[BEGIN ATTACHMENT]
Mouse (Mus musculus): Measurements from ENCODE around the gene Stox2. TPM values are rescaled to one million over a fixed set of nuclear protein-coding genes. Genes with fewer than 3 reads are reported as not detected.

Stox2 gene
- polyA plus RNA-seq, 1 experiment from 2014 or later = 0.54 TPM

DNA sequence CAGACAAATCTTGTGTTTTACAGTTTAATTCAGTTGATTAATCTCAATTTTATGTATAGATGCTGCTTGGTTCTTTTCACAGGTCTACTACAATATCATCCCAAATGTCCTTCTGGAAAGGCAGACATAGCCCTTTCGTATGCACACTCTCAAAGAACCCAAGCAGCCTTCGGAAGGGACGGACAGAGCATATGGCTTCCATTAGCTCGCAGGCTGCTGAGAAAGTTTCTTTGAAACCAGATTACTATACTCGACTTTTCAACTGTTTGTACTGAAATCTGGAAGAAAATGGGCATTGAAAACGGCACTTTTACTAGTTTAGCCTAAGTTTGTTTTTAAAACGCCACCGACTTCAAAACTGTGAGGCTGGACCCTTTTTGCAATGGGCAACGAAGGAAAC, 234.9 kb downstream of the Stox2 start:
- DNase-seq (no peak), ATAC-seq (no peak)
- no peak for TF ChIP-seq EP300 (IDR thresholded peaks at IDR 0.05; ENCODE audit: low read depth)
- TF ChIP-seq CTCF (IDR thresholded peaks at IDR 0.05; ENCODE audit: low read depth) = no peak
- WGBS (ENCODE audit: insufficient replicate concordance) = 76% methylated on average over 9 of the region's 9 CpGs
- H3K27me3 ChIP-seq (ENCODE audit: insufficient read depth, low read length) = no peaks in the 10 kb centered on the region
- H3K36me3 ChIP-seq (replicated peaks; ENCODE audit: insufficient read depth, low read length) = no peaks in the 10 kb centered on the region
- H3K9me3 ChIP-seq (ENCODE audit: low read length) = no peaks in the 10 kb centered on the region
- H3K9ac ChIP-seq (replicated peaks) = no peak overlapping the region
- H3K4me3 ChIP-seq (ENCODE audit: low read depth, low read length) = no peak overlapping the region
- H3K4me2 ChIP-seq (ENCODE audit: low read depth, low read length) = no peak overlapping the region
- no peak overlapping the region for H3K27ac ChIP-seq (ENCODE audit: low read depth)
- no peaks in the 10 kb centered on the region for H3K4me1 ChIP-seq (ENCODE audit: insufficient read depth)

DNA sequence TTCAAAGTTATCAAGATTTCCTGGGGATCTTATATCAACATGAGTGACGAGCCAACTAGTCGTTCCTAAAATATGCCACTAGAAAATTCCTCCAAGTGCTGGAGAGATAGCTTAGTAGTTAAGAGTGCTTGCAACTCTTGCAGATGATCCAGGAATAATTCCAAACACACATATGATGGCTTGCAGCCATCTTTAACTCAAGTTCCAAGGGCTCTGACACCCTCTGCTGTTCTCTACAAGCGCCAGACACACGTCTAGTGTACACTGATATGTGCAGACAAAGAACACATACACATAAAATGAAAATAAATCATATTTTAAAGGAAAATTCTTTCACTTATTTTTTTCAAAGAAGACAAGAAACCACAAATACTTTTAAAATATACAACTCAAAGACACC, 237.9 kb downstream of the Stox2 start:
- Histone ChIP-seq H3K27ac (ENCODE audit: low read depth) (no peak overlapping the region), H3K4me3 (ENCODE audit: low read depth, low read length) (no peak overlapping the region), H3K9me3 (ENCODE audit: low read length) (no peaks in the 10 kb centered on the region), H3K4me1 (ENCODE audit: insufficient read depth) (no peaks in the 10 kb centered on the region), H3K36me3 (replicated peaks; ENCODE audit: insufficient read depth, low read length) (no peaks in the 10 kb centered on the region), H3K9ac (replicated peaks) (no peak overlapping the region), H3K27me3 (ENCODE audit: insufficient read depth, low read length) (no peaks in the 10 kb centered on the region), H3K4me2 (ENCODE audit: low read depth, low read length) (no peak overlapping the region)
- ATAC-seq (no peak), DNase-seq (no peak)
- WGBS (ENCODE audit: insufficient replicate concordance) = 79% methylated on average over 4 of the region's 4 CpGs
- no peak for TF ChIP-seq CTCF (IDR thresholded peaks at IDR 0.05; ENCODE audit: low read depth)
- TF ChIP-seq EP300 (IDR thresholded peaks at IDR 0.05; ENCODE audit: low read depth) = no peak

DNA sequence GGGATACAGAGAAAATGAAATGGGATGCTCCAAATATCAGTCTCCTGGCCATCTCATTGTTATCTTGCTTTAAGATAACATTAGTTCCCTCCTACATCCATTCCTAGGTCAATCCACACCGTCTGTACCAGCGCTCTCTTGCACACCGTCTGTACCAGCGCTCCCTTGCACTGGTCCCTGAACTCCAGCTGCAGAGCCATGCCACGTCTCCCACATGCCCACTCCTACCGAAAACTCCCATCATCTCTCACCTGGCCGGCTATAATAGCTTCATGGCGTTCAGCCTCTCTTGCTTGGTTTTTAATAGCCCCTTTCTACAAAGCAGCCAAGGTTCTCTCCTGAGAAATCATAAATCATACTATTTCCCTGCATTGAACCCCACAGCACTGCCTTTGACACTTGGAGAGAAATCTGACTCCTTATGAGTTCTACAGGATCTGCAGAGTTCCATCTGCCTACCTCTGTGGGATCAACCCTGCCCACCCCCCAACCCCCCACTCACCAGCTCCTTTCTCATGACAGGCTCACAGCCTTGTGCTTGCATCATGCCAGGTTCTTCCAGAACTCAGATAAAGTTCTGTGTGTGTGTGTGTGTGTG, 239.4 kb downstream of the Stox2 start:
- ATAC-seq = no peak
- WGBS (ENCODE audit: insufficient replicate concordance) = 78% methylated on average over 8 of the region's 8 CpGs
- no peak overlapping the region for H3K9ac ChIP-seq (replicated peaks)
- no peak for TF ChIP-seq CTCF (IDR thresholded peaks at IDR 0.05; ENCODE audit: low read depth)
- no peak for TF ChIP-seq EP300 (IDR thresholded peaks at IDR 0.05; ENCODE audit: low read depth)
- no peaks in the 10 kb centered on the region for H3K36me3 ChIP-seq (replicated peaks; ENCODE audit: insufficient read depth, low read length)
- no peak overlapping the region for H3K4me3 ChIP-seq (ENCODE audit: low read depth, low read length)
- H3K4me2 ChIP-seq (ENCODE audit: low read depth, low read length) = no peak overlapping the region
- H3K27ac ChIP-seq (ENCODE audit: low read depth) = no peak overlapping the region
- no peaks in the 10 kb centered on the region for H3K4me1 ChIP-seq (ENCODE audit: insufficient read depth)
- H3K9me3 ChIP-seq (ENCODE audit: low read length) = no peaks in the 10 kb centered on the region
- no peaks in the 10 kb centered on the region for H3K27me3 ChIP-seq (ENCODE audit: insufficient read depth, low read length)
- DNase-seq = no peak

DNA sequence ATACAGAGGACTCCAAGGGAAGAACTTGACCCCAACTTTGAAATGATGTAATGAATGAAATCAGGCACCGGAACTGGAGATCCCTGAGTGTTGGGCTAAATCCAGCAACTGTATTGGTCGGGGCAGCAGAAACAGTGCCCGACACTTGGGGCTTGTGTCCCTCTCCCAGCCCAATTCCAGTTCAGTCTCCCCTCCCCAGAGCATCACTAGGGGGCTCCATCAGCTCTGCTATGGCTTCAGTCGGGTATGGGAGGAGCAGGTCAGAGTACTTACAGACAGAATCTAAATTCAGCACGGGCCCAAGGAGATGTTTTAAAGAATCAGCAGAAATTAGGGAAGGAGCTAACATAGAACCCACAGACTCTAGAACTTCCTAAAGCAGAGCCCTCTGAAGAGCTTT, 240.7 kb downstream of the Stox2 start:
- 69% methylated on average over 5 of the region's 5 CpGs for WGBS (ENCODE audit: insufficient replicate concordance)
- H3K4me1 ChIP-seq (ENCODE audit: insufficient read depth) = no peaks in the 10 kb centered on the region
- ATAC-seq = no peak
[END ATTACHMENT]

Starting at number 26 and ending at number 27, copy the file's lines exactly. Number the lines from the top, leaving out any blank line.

- no peak overlapping the region for H3K9ac ChIP-seq (replicated peaks)
- no peak for TF ChIP-seq CTCF (IDR thresholded peaks at IDR 0.05; ENCODE audit: low read depth)